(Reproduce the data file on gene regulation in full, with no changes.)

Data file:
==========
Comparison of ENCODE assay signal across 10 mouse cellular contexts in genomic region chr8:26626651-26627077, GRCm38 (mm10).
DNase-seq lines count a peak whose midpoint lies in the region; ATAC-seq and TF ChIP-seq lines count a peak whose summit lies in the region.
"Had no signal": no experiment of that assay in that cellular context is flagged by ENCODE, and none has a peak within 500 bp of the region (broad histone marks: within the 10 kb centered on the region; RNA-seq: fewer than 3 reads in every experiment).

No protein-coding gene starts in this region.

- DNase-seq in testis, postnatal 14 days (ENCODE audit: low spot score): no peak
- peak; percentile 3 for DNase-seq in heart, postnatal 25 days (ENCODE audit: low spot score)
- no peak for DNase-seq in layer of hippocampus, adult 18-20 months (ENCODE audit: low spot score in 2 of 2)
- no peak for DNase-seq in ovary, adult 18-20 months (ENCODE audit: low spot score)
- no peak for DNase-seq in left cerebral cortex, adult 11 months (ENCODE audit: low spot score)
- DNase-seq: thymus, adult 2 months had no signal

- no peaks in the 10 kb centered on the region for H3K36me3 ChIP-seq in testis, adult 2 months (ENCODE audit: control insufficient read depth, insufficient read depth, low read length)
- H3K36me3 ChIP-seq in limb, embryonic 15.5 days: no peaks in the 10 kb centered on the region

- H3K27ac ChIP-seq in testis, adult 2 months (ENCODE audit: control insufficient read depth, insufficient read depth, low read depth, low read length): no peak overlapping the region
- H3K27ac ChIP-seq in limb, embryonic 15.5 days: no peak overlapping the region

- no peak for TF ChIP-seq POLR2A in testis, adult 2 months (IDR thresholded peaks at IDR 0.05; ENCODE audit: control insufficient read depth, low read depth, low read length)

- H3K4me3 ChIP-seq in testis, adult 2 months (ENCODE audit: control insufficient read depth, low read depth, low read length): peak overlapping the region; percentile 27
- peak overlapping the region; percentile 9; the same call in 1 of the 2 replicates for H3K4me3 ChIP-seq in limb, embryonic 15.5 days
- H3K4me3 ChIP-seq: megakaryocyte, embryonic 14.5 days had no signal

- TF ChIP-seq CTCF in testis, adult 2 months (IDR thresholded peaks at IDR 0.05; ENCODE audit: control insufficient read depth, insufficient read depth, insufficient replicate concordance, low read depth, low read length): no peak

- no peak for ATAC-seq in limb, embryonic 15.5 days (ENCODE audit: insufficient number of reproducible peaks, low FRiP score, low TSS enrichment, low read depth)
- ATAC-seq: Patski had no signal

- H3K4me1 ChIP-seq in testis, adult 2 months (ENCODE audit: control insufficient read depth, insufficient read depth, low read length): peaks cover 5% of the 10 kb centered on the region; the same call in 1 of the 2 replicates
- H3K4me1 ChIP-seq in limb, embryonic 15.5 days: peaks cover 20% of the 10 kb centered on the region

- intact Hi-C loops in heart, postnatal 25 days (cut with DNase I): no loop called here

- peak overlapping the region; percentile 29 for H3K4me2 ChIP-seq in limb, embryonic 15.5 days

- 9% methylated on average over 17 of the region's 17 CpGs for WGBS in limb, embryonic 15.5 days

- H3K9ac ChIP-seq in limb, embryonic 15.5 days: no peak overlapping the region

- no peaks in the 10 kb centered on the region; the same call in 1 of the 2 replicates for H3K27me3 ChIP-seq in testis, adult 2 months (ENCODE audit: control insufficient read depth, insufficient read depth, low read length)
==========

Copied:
Comparison of ENCODE assay signal across 10 mouse cellular contexts in genomic region chr8:26626651-26627077, GRCm38 (mm10).
DNase-seq lines count a peak whose midpoint lies in the region; ATAC-seq and TF ChIP-seq lines count a peak whose summit lies in the region.
"Had no signal": no experiment of that assay in that cellular context is flagged by ENCODE, and none has a peak within 500 bp of the region (broad histone marks: within the 10 kb centered on the region; RNA-seq: fewer than 3 reads in every experiment).

No protein-coding gene starts in this region.

- DNase-seq in testis, postnatal 14 days (ENCODE audit: low spot score): no peak
- peak; percentile 3 for DNase-seq in heart, postnatal 25 days (ENCODE audit: low spot score)
- no peak for DNase-seq in layer of hippocampus, adult 18-20 months (ENCODE audit: low spot score in 2 of 2)
- no peak for DNase-seq in ovary, adult 18-20 months (ENCODE audit: low spot score)
- no peak for DNase-seq in left cerebral cortex, adult 11 months (ENCODE audit: low spot score)
- DNase-seq: thymus, adult 2 months had no signal

- no peaks in the 10 kb centered on the region for H3K36me3 ChIP-seq in testis, adult 2 months (ENCODE audit: control insufficient read depth, insufficient read depth, low read length)
- H3K36me3 ChIP-seq in limb, embryonic 15.5 days: no peaks in the 10 kb centered on the region

- H3K27ac ChIP-seq in testis, adult 2 months (ENCODE audit: control insufficient read depth, insufficient read depth, low read depth, low read length): no peak overlapping the region
- H3K27ac ChIP-seq in limb, embryonic 15.5 days: no peak overlapping the region

- no peak for TF ChIP-seq POLR2A in testis, adult 2 months (IDR thresholded peaks at IDR 0.05; ENCODE audit: control insufficient read depth, low read depth, low read length)

- H3K4me3 ChIP-seq in testis, adult 2 months (ENCODE audit: control insufficient read depth, low read depth, low read length): peak overlapping the region; percentile 27
- peak overlapping the region; percentile 9; the same call in 1 of the 2 replicates for H3K4me3 ChIP-seq in limb, embryonic 15.5 days
- H3K4me3 ChIP-seq: megakaryocyte, embryonic 14.5 days had no signal

- TF ChIP-seq CTCF in testis, adult 2 months (IDR thresholded peaks at IDR 0.05; ENCODE audit: control insufficient read depth, insufficient read depth, insufficient replicate concordance, low read depth, low read length): no peak

- no peak for ATAC-seq in limb, embryonic 15.5 days (ENCODE audit: insufficient number of reproducible peaks, low FRiP score, low TSS enrichment, low read depth)
- ATAC-seq: Patski had no signal

- H3K4me1 ChIP-seq in testis, adult 2 months (ENCODE audit: control insufficient read depth, insufficient read depth, low read length): peaks cover 5% of the 10 kb centered on the region; the same call in 1 of the 2 replicates
- H3K4me1 ChIP-seq in limb, embryonic 15.5 days: peaks cover 20% of the 10 kb centered on the region

- intact Hi-C loops in heart, postnatal 25 days (cut with DNase I): no loop called here

- peak overlapping the region; percentile 29 for H3K4me2 ChIP-seq in limb, embryonic 15.5 days

- 9% methylated on average over 17 of the region's 17 CpGs for WGBS in limb, embryonic 15.5 days

- H3K9ac ChIP-seq in limb, embryonic 15.5 days: no peak overlapping the region

- no peaks in the 10 kb centered on the region; the same call in 1 of the 2 replicates for H3K27me3 ChIP-seq in testis, adult 2 months (ENCODE audit: control insufficient read depth, insufficient read depth, low read length)